The struggle between good and evil is the basis for any good work of literature. The Scarlet Letter is a unique story when it comes to the battle of light over darkness. There is not a set of good characters versus a set of bad; each individual has his own sins, whether hidden or exposed, that blights his nature. Despite this, there is one main struggle that dominates throughout the book. Pearl and Roger Chillingworth contend brutally over the soul of the minister Arthur Dimmesdale.
Although seen as a holy magistrate, Reverend Dimmesdale committed the sin of adultery. Not only did he violate his reverence for Hester Prynne’s soul (Hawthorne 234), but he also wronged her husband, Roger Chillingworth. In addition to this, Dimmesdale hid his sin while Hester suffered public humiliation and degradation. His cowardice acts invited the war over his soul, which attacked him mercilessly throughout the story.
Roger Chillingworth is the representation of evil warring against Dimmesdale. Ironically one of the minister’s closest friends, Roger’s purpose in life is to seek out, like a search for truth, the man who wronged him (Hawthorne 66). He wants to make him tremble and shudder (Hawthorne 67). From the very beginning of the conflict, Chillingworth’s dark intensions and his evil heart are clearly seen. He is not after justice, but rather a sinister revenge. Justice and public exposure would have paved a path for retribution, but Roger wanted a destruction that would disintegrate the very fabric of Dimmesdale’s being. Chillingworth wanted to suck every trace of life from the minister’s body and mind. In order to achieve his dark desires, Roger digs into Arthur’s soul trying to uncover the hidden sin like miner searching for gold (Hawthorne 115). The poison of Roger’s wickedness works its office; Dimmesdale becomes fatally affected by his relationship with him. His health and energy declines, and the scarlet letter on his own breast burns deeper into his heart.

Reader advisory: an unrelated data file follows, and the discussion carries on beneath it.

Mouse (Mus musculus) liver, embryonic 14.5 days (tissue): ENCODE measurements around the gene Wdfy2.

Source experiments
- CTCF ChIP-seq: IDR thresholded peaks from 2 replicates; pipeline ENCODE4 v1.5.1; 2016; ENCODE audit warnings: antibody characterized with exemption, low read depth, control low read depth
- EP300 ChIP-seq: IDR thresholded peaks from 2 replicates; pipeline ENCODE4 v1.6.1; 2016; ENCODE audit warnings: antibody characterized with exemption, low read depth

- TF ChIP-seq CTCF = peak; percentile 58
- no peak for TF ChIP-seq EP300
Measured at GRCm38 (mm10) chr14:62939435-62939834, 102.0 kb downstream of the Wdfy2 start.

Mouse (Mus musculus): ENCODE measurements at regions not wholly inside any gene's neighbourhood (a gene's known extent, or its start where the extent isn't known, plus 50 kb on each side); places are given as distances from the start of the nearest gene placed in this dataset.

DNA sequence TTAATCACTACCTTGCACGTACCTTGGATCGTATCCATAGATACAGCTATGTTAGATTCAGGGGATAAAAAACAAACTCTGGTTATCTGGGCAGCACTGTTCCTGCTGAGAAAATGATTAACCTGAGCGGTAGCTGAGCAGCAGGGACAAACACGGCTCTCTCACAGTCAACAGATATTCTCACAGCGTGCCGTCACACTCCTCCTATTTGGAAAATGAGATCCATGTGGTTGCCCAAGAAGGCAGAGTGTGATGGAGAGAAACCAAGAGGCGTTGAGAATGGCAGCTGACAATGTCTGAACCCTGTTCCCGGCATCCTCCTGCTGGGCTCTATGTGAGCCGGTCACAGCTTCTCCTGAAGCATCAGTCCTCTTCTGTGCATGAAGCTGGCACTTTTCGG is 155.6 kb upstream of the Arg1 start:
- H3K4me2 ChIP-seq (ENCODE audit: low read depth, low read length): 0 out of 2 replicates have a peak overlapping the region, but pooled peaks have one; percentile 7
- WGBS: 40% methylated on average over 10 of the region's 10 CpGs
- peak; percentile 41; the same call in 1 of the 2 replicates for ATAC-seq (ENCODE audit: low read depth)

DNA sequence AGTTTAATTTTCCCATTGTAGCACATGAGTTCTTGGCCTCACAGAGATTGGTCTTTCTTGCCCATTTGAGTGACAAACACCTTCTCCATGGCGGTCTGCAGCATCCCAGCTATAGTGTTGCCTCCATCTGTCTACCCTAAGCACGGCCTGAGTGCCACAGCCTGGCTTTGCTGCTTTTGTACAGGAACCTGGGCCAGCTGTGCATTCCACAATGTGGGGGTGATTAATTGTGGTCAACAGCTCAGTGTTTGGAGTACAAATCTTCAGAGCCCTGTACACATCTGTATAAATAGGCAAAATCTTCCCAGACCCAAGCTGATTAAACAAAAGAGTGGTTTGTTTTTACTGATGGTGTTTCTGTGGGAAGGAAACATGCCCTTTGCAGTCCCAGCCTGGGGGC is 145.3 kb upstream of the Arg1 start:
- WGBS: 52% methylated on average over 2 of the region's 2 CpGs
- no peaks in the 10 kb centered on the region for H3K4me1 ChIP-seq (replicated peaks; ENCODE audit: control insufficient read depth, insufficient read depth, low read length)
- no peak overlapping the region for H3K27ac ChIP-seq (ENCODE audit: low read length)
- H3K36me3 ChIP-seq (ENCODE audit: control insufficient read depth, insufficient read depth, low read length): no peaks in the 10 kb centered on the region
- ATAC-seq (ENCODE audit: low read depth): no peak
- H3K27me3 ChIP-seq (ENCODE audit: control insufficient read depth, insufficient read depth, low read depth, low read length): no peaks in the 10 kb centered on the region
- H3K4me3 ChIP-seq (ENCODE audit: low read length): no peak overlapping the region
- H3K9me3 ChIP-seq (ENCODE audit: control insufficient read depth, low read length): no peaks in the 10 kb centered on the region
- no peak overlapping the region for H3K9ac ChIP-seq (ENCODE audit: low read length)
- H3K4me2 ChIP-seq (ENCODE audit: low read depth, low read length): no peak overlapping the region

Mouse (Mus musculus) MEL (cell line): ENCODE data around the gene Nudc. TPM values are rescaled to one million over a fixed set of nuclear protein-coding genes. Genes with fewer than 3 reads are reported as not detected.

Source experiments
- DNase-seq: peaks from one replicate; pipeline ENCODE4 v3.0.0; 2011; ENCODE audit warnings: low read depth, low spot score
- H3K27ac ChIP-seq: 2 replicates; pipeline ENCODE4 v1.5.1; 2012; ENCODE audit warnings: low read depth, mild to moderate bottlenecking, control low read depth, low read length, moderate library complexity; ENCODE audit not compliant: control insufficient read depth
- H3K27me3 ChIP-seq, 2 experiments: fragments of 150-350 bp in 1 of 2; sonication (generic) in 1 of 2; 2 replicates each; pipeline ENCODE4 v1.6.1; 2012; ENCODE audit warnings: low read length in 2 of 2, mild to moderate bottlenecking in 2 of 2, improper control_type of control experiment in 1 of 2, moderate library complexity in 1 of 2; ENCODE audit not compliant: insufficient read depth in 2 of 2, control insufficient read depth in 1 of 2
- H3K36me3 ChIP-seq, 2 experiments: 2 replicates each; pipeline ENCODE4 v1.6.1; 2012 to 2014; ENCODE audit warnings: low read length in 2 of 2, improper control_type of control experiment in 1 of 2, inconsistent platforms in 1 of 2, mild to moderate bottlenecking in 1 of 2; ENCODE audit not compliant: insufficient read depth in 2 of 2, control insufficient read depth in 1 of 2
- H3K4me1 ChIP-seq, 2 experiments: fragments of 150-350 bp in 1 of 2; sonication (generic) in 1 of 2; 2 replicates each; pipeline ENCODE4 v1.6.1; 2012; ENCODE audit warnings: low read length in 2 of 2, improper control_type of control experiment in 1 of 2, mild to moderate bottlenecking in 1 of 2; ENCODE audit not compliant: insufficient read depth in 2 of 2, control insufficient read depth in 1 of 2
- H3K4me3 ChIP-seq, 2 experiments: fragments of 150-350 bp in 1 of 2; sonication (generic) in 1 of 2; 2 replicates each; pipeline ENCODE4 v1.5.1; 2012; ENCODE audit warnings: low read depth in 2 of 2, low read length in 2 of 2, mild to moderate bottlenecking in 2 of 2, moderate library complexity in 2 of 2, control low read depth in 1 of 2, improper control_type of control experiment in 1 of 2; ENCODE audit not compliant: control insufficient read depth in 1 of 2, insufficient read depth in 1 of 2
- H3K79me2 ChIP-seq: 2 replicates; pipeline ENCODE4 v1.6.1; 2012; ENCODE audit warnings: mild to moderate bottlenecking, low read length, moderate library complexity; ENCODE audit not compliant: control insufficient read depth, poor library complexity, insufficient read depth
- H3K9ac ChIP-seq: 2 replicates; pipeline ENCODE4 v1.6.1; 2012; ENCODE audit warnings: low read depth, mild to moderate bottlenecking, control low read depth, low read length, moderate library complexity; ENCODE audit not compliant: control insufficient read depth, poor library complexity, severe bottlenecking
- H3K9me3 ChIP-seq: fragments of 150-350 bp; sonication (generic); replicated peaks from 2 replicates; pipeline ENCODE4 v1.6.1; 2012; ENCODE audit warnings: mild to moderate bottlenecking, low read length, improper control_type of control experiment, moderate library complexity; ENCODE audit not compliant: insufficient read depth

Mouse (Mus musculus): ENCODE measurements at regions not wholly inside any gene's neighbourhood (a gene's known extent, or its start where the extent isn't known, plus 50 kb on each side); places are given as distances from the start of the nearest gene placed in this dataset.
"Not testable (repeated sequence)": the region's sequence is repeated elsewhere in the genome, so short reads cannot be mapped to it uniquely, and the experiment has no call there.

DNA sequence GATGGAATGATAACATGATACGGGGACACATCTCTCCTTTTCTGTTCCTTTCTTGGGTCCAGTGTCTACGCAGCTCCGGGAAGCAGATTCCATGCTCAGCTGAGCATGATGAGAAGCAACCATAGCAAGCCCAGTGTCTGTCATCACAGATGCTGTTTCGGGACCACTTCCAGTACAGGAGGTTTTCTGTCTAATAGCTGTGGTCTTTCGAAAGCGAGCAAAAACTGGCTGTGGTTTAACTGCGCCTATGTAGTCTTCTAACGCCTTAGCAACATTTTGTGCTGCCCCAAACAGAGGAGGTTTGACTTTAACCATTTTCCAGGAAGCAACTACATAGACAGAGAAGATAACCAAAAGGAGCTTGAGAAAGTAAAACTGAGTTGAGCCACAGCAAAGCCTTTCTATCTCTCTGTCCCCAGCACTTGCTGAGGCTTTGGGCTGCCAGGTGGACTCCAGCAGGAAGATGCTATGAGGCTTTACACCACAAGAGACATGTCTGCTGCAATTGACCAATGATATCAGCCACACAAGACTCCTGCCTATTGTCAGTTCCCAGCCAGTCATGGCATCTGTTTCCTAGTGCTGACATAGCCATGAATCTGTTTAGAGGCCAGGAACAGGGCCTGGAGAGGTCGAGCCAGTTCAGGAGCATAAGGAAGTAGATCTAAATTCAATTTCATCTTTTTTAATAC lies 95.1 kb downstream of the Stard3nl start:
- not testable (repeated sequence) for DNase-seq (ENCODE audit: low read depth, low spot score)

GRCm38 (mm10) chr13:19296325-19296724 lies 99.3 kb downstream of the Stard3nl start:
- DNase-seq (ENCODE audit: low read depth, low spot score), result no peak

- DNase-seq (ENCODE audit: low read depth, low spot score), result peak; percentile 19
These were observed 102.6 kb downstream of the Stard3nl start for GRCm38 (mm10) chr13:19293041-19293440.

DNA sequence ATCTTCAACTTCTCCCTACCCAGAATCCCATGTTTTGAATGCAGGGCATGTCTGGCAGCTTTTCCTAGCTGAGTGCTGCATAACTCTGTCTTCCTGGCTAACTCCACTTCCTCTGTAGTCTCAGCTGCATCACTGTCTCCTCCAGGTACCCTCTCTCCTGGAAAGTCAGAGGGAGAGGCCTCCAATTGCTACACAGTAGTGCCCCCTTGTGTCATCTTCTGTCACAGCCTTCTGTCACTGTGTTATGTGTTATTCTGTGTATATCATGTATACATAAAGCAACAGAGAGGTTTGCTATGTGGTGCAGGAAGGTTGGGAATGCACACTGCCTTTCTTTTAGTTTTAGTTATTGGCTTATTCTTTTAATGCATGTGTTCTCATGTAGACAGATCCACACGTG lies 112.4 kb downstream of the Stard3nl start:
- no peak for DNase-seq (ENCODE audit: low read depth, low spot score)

The wickedness in Chillingworth’s nature did not fester unnoticed. Hester asks him if he is the Black Man that haunts the forest (Hawthorne 68); the Black Man being the devil, and the forest representing evil in general. Even Hawthorne says that old Roger Chillingworth is Satan’s emissary, or even a guise for Satan himself (114). His impiety was powerful enough to be compared with the Devil’s. In one scene from the book, Pearl sees Chillingworth and Dimmesdale together; she tells her mother that the Black Man has caught the minister (Hawthorne 120). Pearl is very perceptive to the influence that he has over Arthur, as well as many other things about the minister and Chillingworth.
As for the good of Dimmesdale, Pearl represents the way to salvation. The little child is a symbol for everything pure and good when it comes to struggle for the minister’s soul. When Pearl remarked that the Black Man captured the minister’s soul, she simply laughed saying that he could not catch her (Hawthorne 120)....